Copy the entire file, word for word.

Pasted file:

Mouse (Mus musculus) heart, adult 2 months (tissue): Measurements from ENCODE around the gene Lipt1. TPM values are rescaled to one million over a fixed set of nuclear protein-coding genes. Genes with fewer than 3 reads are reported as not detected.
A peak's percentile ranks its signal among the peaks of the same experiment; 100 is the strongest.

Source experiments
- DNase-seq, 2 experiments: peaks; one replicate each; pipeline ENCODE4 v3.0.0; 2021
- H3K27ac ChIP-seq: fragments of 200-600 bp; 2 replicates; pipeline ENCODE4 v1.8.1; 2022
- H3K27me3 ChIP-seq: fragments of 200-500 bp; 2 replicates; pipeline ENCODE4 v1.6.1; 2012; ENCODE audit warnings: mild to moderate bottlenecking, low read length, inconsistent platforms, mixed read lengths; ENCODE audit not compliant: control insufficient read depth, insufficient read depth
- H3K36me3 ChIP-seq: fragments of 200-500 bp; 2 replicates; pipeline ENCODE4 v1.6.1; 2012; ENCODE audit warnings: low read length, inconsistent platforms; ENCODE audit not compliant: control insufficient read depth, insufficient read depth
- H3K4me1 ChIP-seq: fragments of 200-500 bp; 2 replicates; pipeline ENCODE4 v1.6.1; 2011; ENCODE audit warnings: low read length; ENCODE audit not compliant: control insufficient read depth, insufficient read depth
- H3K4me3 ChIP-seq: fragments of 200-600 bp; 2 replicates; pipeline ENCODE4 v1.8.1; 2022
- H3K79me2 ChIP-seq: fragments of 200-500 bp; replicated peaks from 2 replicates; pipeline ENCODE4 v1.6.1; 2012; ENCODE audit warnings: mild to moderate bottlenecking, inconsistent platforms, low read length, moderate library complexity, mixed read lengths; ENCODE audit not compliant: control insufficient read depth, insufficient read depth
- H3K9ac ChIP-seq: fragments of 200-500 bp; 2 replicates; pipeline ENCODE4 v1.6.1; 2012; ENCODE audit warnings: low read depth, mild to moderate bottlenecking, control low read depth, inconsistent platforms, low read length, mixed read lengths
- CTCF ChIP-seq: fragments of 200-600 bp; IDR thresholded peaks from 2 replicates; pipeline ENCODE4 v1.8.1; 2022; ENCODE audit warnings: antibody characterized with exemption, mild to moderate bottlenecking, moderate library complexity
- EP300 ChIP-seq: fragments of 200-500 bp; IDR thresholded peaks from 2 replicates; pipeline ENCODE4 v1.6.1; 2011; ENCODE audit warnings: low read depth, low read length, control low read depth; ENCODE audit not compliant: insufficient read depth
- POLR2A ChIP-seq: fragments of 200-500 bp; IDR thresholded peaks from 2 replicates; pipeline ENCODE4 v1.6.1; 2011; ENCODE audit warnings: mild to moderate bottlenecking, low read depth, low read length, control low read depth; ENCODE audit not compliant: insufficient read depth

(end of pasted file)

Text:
Mouse (Mus musculus) heart, adult 2 months (tissue): Measurements from ENCODE around the gene Lipt1. TPM values are rescaled to one million over a fixed set of nuclear protein-coding genes. Genes with fewer than 3 reads are reported as not detected.
A peak's percentile ranks its signal among the peaks of the same experiment; 100 is the strongest.

Source experiments
- DNase-seq, 2 experiments: peaks; one replicate each; pipeline ENCODE4 v3.0.0; 2021
- H3K27ac ChIP-seq: fragments of 200-600 bp; 2 replicates; pipeline ENCODE4 v1.8.1; 2022
- H3K27me3 ChIP-seq: fragments of 200-500 bp; 2 replicates; pipeline ENCODE4 v1.6.1; 2012; ENCODE audit warnings: mild to moderate bottlenecking, low read length, inconsistent platforms, mixed read lengths; ENCODE audit not compliant: control insufficient read depth, insufficient read depth
- H3K36me3 ChIP-seq: fragments of 200-500 bp; 2 replicates; pipeline ENCODE4 v1.6.1; 2012; ENCODE audit warnings: low read length, inconsistent platforms; ENCODE audit not compliant: control insufficient read depth, insufficient read depth
- H3K4me1 ChIP-seq: fragments of 200-500 bp; 2 replicates; pipeline ENCODE4 v1.6.1; 2011; ENCODE audit warnings: low read length; ENCODE audit not compliant: control insufficient read depth, insufficient read depth
- H3K4me3 ChIP-seq: fragments of 200-600 bp; 2 replicates; pipeline ENCODE4 v1.8.1; 2022
- H3K79me2 ChIP-seq: fragments of 200-500 bp; replicated peaks from 2 replicates; pipeline ENCODE4 v1.6.1; 2012; ENCODE audit warnings: mild to moderate bottlenecking, inconsistent platforms, low read length, moderate library complexity, mixed read lengths; ENCODE audit not compliant: control insufficient read depth, insufficient read depth
- H3K9ac ChIP-seq: fragments of 200-500 bp; 2 replicates; pipeline ENCODE4 v1.6.1; 2012; ENCODE audit warnings: low read depth, mild to moderate bottlenecking, control low read depth, inconsistent platforms, low read length, mixed read lengths
- CTCF ChIP-seq: fragments of 200-600 bp; IDR thresholded peaks from 2 replicates; pipeline ENCODE4 v1.8.1; 2022; ENCODE audit warnings: antibody characterized with exemption, mild to moderate bottlenecking, moderate library complexity
- EP300 ChIP-seq: fragments of 200-500 bp; IDR thresholded peaks from 2 replicates; pipeline ENCODE4 v1.6.1; 2011; ENCODE audit warnings: low read depth, low read length, control low read depth; ENCODE audit not compliant: insufficient read depth
- POLR2A ChIP-seq: fragments of 200-500 bp; IDR thresholded peaks from 2 replicates; pipeline ENCODE4 v1.6.1; 2011; ENCODE audit warnings: mild to moderate bottlenecking, low read depth, low read length, control low read depth; ENCODE audit not compliant: insufficient read depth